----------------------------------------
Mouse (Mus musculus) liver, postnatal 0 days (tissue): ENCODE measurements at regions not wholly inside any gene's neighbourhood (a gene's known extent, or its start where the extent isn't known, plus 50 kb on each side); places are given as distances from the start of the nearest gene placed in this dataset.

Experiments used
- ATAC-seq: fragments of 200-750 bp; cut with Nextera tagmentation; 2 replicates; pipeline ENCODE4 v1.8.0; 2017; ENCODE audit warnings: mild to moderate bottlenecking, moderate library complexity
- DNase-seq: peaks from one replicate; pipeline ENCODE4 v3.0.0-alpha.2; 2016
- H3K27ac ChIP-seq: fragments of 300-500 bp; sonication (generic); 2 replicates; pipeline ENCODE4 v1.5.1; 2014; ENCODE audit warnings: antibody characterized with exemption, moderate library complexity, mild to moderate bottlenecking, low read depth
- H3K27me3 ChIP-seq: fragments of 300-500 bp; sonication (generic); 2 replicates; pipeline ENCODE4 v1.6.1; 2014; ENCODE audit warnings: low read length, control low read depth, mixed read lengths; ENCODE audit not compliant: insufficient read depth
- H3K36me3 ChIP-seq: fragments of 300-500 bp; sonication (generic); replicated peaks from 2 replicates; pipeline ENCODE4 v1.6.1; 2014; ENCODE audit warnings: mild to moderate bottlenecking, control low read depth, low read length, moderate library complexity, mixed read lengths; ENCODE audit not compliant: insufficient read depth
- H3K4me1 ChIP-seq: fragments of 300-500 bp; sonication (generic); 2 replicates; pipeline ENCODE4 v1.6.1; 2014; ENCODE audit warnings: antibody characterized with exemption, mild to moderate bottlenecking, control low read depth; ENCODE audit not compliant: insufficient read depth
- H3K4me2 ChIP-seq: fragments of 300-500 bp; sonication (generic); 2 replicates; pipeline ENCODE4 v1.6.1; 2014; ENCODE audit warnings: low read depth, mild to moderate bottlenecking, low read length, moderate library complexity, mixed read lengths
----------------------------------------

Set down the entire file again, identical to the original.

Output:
Mouse (Mus musculus) liver, postnatal 0 days (tissue): ENCODE measurements at regions not wholly inside any gene's neighbourhood (a gene's known extent, or its start where the extent isn't known, plus 50 kb on each side); places are given as distances from the start of the nearest gene placed in this dataset.

Experiments used
- ATAC-seq: fragments of 200-750 bp; cut with Nextera tagmentation; 2 replicates; pipeline ENCODE4 v1.8.0; 2017; ENCODE audit warnings: mild to moderate bottlenecking, moderate library complexity
- DNase-seq: peaks from one replicate; pipeline ENCODE4 v3.0.0-alpha.2; 2016
- H3K27ac ChIP-seq: fragments of 300-500 bp; sonication (generic); 2 replicates; pipeline ENCODE4 v1.5.1; 2014; ENCODE audit warnings: antibody characterized with exemption, moderate library complexity, mild to moderate bottlenecking, low read depth
- H3K27me3 ChIP-seq: fragments of 300-500 bp; sonication (generic); 2 replicates; pipeline ENCODE4 v1.6.1; 2014; ENCODE audit warnings: low read length, control low read depth, mixed read lengths; ENCODE audit not compliant: insufficient read depth
- H3K36me3 ChIP-seq: fragments of 300-500 bp; sonication (generic); replicated peaks from 2 replicates; pipeline ENCODE4 v1.6.1; 2014; ENCODE audit warnings: mild to moderate bottlenecking, control low read depth, low read length, moderate library complexity, mixed read lengths; ENCODE audit not compliant: insufficient read depth
- H3K4me1 ChIP-seq: fragments of 300-500 bp; sonication (generic); 2 replicates; pipeline ENCODE4 v1.6.1; 2014; ENCODE audit warnings: antibody characterized with exemption, mild to moderate bottlenecking, control low read depth; ENCODE audit not compliant: insufficient read depth
- H3K4me2 ChIP-seq: fragments of 300-500 bp; sonication (generic); 2 replicates; pipeline ENCODE4 v1.6.1; 2014; ENCODE audit warnings: low read depth, mild to moderate bottlenecking, low read length, moderate library complexity, mixed read lengths